For the Life of the World 19

Posted: January 18th, 2010 | Author: | Filed under: For the Life of the World | Tags: , , , , , , , , , , , , | 9 Comments »

During the press of the holidays, illness, and all the rest that has been happening, I’ve fallen pretty far behind in this series. I’m going to work to catch up this week. I find both Fr. Schmemann’s book and Dn. Hyatt’s podcasts on that book fascinating and illuminating.

The discussion now moves from baptism to chrismation in section 4 of the fourth chapter of For the Life of the World. Here is the link to Deacon Michael Hyatt’s  second podcast on chapter four.

In both the book and the podcast, the history of this sacrament and its divergent path in the West are touched upon. But I’m going to take this first post to focus on it in more detail. From my personal experience, I doubt that many modern evangelicals know much about the mystery of chrismation or its Western counterpart, confirmation. I went to a Roman Catholic school for three years growing up (and an Episcopal school for another year and change), I was as interested as I have ever been in spiritualities of every sort, and I still didn’t really understand confirmation until I encountered the older Orthodox tradition of chrismation.

In the early days of the church, each individual church had its own bishop assisted by his presbyters. And though anyone could baptize at need, absent an urgent need, the presbyters or the bishop performed baptisms. However, the bishop alone blessed the oil used to anoint and then anointed the newly baptized with the seal of the Holy Spirit, ordaining them as priests and kings in the royal priesthood of Christ.

As an aside, that was one of the disconnects I noted pretty early among so many modern churches. They refer to the royal priesthood of all believers, but they have no practice that anyone in the ancient world would have connected to either kings or priests. Coming from a Jewish context, that would obviously be part of a ceremony that included anointing with oil, as it was priests and kings who were anointed in the Old Testament. And I’ll note that one of the gifts the young Christ received from the magi was a rich oil. Gold, incense, and oil — truly gifts for a kingly priest. Further, the gospels recount stories of Christ being anointed by expensive oil. Though not like the anointing everyone would expect (what about Jesus happened the way people expected?), nevertheless, he was anointed with oil.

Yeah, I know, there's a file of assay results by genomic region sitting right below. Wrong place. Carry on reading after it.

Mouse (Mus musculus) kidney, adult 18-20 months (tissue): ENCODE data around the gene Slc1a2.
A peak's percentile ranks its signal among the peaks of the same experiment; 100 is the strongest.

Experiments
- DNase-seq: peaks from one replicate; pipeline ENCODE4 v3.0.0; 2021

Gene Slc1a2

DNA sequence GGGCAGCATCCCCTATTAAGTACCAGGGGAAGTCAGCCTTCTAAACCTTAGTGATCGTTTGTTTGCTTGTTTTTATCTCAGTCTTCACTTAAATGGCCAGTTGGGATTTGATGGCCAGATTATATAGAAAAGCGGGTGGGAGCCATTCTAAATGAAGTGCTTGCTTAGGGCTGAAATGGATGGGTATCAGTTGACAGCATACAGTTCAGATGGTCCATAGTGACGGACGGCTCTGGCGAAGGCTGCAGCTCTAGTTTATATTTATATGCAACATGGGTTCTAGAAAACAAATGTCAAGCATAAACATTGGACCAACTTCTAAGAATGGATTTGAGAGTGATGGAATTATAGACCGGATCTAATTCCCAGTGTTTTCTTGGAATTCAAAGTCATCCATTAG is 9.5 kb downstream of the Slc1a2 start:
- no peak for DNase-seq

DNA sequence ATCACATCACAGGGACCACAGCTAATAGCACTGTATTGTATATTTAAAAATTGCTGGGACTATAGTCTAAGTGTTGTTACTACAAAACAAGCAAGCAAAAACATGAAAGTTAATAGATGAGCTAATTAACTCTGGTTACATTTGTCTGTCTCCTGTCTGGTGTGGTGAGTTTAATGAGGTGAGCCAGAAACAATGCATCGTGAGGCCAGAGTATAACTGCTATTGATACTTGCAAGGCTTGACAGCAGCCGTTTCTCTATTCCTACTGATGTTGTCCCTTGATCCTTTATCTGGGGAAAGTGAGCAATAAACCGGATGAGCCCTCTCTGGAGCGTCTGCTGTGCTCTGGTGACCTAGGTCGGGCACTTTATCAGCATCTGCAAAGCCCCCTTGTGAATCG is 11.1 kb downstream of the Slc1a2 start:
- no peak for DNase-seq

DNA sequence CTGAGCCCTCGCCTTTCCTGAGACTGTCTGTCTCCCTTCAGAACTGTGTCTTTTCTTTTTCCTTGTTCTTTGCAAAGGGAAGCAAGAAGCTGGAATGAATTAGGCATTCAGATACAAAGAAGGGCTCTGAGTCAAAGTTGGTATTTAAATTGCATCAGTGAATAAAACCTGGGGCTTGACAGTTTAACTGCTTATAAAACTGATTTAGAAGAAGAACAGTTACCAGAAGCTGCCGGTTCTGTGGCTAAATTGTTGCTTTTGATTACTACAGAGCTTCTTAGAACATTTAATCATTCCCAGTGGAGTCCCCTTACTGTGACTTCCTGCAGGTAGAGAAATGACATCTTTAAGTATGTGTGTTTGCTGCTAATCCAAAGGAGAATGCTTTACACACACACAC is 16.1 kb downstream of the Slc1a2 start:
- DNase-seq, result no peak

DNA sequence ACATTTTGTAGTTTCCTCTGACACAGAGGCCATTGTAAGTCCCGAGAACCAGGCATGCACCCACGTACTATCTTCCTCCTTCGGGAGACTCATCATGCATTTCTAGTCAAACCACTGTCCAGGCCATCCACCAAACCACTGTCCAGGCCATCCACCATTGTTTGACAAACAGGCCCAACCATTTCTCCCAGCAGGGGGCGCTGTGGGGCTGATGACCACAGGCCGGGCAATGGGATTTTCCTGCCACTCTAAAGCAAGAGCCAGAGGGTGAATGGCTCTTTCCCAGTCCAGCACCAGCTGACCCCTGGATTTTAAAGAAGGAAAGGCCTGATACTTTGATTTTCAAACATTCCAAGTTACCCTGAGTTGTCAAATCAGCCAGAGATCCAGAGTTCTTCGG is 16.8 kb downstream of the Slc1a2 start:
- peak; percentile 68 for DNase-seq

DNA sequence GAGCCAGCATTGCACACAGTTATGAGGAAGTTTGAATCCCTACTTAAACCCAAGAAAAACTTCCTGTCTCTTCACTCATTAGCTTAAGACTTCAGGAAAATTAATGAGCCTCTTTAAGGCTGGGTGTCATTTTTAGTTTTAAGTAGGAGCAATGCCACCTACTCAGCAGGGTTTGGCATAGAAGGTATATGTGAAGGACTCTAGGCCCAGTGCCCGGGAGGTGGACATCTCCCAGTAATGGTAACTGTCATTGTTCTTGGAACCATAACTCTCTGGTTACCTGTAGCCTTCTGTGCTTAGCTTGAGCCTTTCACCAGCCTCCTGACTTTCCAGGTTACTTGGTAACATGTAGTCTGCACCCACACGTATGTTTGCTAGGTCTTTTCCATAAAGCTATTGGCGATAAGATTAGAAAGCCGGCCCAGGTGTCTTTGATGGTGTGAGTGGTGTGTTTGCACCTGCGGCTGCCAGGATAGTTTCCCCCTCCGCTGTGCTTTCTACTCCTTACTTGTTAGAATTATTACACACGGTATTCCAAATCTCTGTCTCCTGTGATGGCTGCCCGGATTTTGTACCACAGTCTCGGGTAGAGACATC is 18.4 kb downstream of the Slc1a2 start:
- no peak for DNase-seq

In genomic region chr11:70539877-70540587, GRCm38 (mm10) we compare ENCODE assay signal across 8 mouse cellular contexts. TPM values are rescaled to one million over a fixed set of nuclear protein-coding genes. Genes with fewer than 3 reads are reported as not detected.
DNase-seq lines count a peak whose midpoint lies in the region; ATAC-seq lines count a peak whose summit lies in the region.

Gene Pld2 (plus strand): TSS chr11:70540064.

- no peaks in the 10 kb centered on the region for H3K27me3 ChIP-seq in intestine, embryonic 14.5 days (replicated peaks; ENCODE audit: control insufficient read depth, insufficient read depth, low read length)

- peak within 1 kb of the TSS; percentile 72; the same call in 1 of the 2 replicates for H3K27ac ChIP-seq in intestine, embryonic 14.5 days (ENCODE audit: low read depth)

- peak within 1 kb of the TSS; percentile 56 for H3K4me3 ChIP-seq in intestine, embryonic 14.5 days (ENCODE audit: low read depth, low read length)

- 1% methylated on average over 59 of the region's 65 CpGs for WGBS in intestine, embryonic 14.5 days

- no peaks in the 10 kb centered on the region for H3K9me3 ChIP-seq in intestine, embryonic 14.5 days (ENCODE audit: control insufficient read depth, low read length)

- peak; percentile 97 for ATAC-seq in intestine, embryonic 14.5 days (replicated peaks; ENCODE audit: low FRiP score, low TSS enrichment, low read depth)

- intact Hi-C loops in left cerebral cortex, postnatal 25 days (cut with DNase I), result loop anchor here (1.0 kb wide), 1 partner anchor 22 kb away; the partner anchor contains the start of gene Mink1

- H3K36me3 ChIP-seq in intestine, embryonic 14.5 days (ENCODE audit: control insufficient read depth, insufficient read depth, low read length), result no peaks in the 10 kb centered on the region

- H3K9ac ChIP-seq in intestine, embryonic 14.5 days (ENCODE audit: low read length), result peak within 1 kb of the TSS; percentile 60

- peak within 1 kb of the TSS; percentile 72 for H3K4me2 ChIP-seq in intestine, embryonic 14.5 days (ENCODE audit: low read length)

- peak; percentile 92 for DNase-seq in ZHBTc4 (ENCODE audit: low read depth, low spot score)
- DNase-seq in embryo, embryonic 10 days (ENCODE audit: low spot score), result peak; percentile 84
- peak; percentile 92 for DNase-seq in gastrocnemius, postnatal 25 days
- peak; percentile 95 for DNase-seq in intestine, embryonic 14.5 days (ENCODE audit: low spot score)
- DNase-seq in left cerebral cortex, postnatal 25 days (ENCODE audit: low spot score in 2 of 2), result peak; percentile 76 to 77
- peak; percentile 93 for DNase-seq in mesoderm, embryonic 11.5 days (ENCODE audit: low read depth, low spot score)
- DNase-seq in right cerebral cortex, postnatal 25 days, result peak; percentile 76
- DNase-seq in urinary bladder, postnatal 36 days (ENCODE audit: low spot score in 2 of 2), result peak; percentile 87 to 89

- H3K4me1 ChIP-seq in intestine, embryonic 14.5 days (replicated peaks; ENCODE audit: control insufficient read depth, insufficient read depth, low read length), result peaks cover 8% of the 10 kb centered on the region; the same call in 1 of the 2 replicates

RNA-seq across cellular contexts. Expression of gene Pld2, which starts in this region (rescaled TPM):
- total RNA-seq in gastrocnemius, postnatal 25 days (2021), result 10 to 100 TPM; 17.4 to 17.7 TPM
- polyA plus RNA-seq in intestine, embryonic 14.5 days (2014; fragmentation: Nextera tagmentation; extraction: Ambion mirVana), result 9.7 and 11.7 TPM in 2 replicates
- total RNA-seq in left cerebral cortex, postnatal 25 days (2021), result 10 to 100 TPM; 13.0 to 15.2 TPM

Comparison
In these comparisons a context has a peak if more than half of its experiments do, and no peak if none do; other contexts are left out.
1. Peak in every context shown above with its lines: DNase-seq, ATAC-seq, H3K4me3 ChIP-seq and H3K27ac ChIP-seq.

The formerly pagan believers would have understood such an act even if it wasn’t entirely native to their culture. Neither group would have understood what evangelical churches do today as something that anointed or ordained you into a royal priesthood. The concepts of king and priest had a deep cultural reality for them that we largely lack in our native culture of liberal democracy. I knew something had to be missing in our modern practice, but I wasn’t sure what it was until I encountered chrismation. It fills that gap perfectly.

At first, every church had one bishop surrounded by his presbyters, deacons, and people (all anointed as kings and priests, but with different functions within the body). This is the picture we see, for instance, in St. Ignatius’ writings.  As the Church grew, there came to be more churches in a city to serve all those converting. The bishop delegated presbyters to act in his stead in the churches and visited each as he was able. And it is at this point that East and West began to diverge.

In the ancient world, we have to remember, the West was the frontier. It had a single apostolic see in Rome. And it had widely dispersed peoples. As Rome contracted, it contracted first in the West. This was further complicated by the fact that the West always had fewer bishops than the East. So over time, an individual bishop was not over a church or even a set of geographically close churches, but often serving a far flung network of churches.  The bishop could not physically be at every baptismal service at every church.

And so, in the West, they decided the physical presence of the bishop was the important thing and began to separate baptism from chrismation and communion. And over time, that developed into the confirmation of baptism performed as children entered into what was considered the earliest of the ages of majority in the medieval West. I believe, even today, confirmation is always performed when the bishop is present (though I could be wrong about that). Eventually, even first communion became separated from either baptism or confirmation. Now it is normal in the Roman Catholic Church for a child to be baptized at birth, begin taking communion sometime as a child (in a ceremony known as First Communion), and finally be confirmed near the onset of puberty.